by Ayesha Ahmed
In discussing the importance of classroom talk, Douglas Barnes reminded us how important it is ‘for teachers to make it possible for pupils to think aloud even when they are talking with the whole class’1 and how difficult this can be due to the many voices competing to be heard. Some pupils rarely if ever get heard due to a lack of confidence in speaking in front of others. We can address this in part by helping children to improve their oracy skills.
The Oracy Skills Framework2 is divided into four key areas: physical, linguistic, cognitive and social and emotional. Aspects of the cognitive can improve with knowledge of the subject being discussed. And aspects of the linguistic and physical can also be taught. But the social and emotional skills can be harder to teach. How do we help children to gain the self-assurance needed to speak up and share their ideas and experiences? To feel that their contribution is valuable enough to be listened to? And how do we teach them to listen in a way that shows that they value one another’s contributions?
Lots of this is to do with classroom culture. But more specifically, for children to voice their ideas and experiences, they need to feel that these ideas and experiences are important and that they matter to others. One way to help with this is to ensure that children hear examples that they can relate to – the voices and stories of ‘someone like me’ so that they are encouraged to believe that their voice will be listened to, understood and respected too.
In reading about efforts to improve minority ethnic representations in children’s literature (e.g. the recent report by the Centre for Literacy in Primary Education3) I started to think about how this translates to the spoken story. Stories that children read or hear can influence their willingness to talk – to use their voice and to share their own story. If children repeatedly read or hear stories that are hard for them to relate to, and in which children from minority ethnic backgrounds are not represented, confidence that their own story is important can become harder to obtain.
Hearing a story that they can relate to can open up the possibility for children to be able to tell their own. Reading Hanif Kureishi4 in my late teens was a pivotal moment for me and I still keep ‘The Rainbow Sign’ on my desk. It was the first time I had read a story that reflected my own experiences – growing up in a mixed-race family in 1970s and 80s England. Plenty of children were experiencing what I experienced. It’s just that we weren’t reading about it and we weren’t hearing about it.
But as well as lack of representation of ethnic minorities in stories, there is also the danger of being represented as a stereotype. Stories are a powerful way to communicate, but with power, there always comes responsibility. Chimamanda Ngoze Adichie in her TED talk ‘The danger of the single story’5 reminds us how impressionable we are when listening to stories. When a person with power tells the story of another this can become their single story, representative of them. When stereotypes are perpetuated it can become difficult to see someone in any other way, to see a connection between self and other and to bridge gaps.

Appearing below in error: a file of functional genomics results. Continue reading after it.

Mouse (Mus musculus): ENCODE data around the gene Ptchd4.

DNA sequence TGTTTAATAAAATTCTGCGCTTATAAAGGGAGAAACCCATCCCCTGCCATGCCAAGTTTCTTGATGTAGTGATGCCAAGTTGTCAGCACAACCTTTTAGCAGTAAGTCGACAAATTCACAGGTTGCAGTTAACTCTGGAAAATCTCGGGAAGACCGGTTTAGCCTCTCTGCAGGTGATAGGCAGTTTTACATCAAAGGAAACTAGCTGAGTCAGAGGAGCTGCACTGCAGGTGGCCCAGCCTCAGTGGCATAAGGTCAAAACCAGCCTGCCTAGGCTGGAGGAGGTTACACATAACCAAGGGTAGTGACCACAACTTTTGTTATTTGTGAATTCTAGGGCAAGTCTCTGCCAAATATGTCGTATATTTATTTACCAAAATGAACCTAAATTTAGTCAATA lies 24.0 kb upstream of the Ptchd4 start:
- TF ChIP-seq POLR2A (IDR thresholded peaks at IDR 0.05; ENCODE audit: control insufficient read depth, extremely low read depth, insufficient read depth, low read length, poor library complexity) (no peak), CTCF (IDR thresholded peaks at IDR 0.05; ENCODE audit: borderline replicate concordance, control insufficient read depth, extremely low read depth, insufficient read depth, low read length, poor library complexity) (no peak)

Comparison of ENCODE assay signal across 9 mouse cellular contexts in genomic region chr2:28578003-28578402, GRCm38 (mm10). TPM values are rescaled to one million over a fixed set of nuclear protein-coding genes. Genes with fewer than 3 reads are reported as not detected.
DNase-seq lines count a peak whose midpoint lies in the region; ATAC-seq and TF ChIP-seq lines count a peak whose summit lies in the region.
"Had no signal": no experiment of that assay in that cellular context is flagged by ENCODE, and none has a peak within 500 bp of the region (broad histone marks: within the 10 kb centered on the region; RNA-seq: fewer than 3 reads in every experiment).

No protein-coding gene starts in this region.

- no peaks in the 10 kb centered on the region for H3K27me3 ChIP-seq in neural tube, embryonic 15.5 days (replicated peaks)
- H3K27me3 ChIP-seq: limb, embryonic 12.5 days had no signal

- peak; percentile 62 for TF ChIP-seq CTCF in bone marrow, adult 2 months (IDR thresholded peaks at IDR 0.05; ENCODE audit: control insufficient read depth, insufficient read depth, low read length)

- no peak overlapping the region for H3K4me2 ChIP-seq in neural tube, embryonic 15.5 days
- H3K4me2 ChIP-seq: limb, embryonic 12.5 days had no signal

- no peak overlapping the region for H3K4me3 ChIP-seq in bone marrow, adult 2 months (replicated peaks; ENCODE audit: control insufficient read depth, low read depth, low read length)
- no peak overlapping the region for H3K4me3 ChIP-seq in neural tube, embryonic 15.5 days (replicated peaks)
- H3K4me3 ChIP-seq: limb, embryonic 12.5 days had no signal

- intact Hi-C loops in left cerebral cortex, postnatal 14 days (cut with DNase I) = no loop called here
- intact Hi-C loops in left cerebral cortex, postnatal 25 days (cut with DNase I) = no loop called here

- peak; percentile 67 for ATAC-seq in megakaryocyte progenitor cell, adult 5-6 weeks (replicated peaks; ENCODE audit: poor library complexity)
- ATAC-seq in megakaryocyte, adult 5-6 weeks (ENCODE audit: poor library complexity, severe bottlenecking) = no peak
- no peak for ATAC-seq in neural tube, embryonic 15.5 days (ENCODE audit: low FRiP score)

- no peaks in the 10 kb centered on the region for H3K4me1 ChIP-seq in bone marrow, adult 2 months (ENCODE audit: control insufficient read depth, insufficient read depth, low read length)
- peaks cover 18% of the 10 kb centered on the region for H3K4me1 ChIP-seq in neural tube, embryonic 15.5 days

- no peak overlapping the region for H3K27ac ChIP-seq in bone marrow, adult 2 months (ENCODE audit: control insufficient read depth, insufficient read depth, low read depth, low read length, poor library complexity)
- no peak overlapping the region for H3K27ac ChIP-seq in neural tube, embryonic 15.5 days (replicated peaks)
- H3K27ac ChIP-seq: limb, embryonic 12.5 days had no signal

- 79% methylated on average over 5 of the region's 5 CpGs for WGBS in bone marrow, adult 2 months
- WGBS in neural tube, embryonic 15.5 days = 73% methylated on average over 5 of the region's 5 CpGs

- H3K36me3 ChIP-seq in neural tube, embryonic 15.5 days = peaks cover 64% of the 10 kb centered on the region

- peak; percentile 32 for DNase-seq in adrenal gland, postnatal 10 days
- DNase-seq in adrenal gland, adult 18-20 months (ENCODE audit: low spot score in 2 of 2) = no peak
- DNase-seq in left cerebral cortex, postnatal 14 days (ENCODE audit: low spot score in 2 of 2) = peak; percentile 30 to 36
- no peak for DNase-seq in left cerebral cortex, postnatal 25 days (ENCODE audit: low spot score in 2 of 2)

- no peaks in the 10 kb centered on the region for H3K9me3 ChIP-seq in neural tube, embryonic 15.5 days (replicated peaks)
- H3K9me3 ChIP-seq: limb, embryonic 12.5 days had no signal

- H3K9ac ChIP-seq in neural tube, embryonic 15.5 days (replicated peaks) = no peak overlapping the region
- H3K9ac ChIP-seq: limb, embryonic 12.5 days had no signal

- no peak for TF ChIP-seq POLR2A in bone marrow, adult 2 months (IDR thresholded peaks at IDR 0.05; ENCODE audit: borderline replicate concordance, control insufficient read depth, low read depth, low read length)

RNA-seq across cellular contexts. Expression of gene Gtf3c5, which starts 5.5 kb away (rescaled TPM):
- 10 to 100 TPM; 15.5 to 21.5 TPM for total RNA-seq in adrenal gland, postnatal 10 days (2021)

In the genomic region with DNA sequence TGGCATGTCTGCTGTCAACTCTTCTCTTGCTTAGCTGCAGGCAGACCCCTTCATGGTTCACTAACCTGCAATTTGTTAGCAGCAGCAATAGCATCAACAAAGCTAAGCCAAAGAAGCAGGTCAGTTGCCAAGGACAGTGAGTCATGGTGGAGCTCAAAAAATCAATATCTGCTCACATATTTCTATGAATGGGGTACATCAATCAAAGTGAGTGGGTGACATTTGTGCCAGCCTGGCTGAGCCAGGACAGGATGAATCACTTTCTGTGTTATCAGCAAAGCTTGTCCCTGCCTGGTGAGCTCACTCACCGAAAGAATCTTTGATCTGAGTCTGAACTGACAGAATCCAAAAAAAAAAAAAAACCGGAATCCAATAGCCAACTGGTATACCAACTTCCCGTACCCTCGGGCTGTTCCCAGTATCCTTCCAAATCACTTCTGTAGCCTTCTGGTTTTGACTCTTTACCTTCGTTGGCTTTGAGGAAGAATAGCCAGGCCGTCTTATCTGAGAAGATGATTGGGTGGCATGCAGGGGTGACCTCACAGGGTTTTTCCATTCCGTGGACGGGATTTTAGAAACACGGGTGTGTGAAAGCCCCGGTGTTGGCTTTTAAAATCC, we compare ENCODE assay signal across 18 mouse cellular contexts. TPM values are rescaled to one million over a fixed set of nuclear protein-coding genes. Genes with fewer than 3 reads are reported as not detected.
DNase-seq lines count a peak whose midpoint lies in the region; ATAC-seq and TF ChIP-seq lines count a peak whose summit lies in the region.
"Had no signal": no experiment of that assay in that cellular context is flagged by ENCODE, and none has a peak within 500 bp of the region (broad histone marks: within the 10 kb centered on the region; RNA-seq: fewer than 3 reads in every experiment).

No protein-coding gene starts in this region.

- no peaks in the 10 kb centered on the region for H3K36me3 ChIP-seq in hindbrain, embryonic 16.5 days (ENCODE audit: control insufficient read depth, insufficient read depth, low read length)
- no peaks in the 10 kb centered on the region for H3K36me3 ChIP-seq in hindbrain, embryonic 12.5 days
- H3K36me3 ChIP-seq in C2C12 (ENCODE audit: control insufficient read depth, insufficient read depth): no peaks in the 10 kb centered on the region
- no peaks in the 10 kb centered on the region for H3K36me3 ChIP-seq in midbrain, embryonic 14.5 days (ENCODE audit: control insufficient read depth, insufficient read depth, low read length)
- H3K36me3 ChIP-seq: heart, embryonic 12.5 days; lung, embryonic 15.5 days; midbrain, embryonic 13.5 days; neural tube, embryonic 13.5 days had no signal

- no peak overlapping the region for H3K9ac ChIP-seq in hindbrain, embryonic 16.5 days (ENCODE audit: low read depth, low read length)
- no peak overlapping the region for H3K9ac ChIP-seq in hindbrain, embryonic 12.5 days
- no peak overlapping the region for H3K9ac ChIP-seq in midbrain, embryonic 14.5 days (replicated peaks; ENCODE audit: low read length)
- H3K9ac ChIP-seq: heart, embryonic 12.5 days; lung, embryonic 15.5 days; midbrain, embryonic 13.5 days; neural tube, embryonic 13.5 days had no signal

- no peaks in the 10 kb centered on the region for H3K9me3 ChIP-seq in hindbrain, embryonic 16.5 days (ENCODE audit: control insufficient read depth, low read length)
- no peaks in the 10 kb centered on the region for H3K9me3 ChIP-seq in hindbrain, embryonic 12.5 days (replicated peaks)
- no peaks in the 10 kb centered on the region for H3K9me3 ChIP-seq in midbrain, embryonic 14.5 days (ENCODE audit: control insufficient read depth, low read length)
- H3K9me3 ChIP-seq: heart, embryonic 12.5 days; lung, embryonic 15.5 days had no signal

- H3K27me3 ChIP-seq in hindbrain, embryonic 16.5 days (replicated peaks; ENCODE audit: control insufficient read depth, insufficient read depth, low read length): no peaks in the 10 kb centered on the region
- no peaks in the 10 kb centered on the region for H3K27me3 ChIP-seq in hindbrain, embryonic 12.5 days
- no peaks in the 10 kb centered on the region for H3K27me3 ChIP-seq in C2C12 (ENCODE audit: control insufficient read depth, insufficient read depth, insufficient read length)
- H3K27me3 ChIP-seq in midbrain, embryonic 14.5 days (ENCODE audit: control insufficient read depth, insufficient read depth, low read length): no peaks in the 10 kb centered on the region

We saw this happen recently on millions of our screens in ‘Bodyguard’ in which a Muslim woman is portrayed as oppressed by her husband and as a terrorist. This is exactly an example of a writer with great reach (and therefore power) telling the story of another in a way that increases the danger of a single story. Suhaiymah Manzoor-Khan’s powerful poem ‘A story for ourselves, this time’6 is a wonderful antidote to that and it’s worth watching her perform it.
So how can we use stories to encourage dialogue and to encourage children to take part and talk in the classroom? Representation while avoiding the danger of a single story is a starting point. So too is listening. Listening to each other’s viewpoints and experiences can enable us to enter a shared ‘dialogic space’ in which we can start to understand each other better and to see another’s perspective on the world. As Sara Ahmed puts it, ‘To hear, or to give the other a hearing, is to be moved by the other, such that one ceases to inhabit the same place’7. Hearing each other’s stories can move us into that dialogic space. So once a child has joined the conversation, the dialogue that occurs can help further to close that gap between self and others.
We need to help all children to develop the oracy skills and the confidence to join the conversation. Sometimes the tools that they need are simple to provide: a child from a multi-ethnic background recently told me that they were each asked to talk about their ethnic origins in a French lesson. He said he couldn’t join in the conversation simply because ‘there wasn’t the vocabulary for mine’.
Acknowledging differences and celebrating them is another way forward. The more diverse the viewpoints the more potential there is for important bridging to take place. Rupert Wegerif argues in his blog that ‘The bigger the difference that can be held together in the tension of a dialogue the brighter the sparks of insight and illumination that might result.’8 So it is critical that we encourage children to enter into dialogue – especially those who feel marginalised, side-lined, misunderstood or unimportant in the conversation. We all stand to gain the most from hearing their voices.
- D. Barnes, Exploratory Talk for Learning in N. Mercer & S. Hodgkinson, Exploring Talk in School, 2008, p8.
- Hanif Kureishi, The Rainbow Sign (Faber & Faber, London & Boston)
- Sara Ahmed, Strange Encounters: Embodied Others in Post-Coloniality. (London and New York: Routledge, 2000), p155-6.